Skip to main content

Gadgets! 2010 in stuff

I thought about making another thought-provoking year-in-review, next year-in-preview post today.  However, there's work to be done with the brain, and it's not going smoothly.  So, I thought I'd post this for you.  It's a review of some of the stuff I've acquired in the last year.  Some is awesome, some is quirky.  All of it is a challenge: do I have stuff, or does stuff have me?  Will I use these various gadgets for the glory of God or am I hiding behind my stuff?

These aren't in any order of preference, cost, or amazing-ness.  They're just in the order I put them in the blog post. FYI: If it's an Amazon.com link, it's probably my affiliate link, if it's not Amazon, it's not an affiliate link. Not trying to profit from any of this, just thought it would be fun.

First item: The Chop-Stir!  Ever have trouble when browning ground meat?  You can't get it quite chopped up and stirred up and well browned? This thing is the solution: imageIt's like a combo-spatula and chopping blade that's dull enough for non-stick, but sharp enough for ground meat.  This is one of the better $6 I've ever spent for a kitchen tool.  It's also handy for mixing frozen juice concentrates.  I have yet to duct-tape it to my drill for power usage, but I'm thinking about it.  Need to give a low-cost unique kitchen gadget as a gift?  Give one of these.  At the least, it won't be returned Smile .  I don't know if these are available from anywhere other than Chopstir.com, but the price isn't too bad.

Next item: The Amazon Kindle. Yes, I bought an e-book reader.  And I love it. Though I will say that I don't want to see these things replace real books, this little gadget is nice.  I now use my Kindle to store sermon notes, school info, and I've taken up about half the space with free books.  I'm not fond of the "experimental" mp3 player, it seems to lock up my Kindle.  However, they've now enabled lending on Kindles, which means I can borrow your book for 14 days or you can borrow mine.  Someday, I'll find a library that is setup for that, and I will be very happy.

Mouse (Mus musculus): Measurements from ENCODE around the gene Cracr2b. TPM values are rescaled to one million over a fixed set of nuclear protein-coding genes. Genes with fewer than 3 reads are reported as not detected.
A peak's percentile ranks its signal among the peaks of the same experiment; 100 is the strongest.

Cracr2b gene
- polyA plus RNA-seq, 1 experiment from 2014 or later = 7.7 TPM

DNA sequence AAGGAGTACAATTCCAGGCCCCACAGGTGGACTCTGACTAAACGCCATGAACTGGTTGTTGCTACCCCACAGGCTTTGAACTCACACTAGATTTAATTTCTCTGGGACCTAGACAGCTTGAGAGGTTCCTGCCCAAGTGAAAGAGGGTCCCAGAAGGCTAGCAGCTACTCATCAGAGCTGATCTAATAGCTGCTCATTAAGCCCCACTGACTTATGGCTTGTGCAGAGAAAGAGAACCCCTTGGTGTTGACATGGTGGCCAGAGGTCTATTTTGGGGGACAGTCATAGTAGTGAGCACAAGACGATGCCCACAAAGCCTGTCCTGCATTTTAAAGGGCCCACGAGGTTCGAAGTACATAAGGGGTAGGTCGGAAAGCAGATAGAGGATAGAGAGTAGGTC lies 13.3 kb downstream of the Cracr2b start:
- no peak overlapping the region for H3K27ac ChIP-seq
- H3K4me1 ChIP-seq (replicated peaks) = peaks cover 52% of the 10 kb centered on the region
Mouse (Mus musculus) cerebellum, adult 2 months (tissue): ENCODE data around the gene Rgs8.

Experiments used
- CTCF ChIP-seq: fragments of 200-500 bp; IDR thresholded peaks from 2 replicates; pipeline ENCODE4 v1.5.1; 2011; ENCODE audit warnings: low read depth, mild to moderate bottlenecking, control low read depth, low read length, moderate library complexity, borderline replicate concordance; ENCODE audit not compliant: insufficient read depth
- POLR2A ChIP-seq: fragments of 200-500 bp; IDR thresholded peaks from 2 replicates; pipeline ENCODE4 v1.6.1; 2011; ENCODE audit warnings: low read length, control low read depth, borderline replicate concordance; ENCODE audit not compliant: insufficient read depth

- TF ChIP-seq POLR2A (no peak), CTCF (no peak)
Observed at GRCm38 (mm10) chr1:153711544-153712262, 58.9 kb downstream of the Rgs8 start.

Third gadget: Well, not so much a gadget as a software package: Logos Bible Software.  It's required for my seminary experience at Mid-America Baptist Theological Seminary, so I now have it.  This software has a multitude of translations, study resources, and very handily links it all together. Like the Kindle, though, this is no pure substitute for books, although if you could outfit laptops with it and distribute to English-speaking pastors around the world, that would be awesome.  If it hadn't been required, I probably would never have gotten it, but they may require it for that reason.  Anyway, good stuff.  Email me if you want more info.

Fourth gadget: TomTom One GPS (I think it's the "One" model).  This little gadget helps me find anywhere I want to be, except for my house, because it doesn't recognize the street number and the nearest intersection, well, it's misspelled.  But anywhere else I want to go, I can use my TomTom. It's been nice to have for finding my way back around from our new house.

Fifth gadget: A rice cooker:

Why? Because we eat a lot of rice, and also we're experimenting with a project called 30-meals-in-one-day, and that requires all of our pots and pans.  By moving rice into its own cooker, it saves a pot and space on the stove.

Sixth: Food processor.  We can grind all sorts of things! And shred cheese, and so on, and so forth.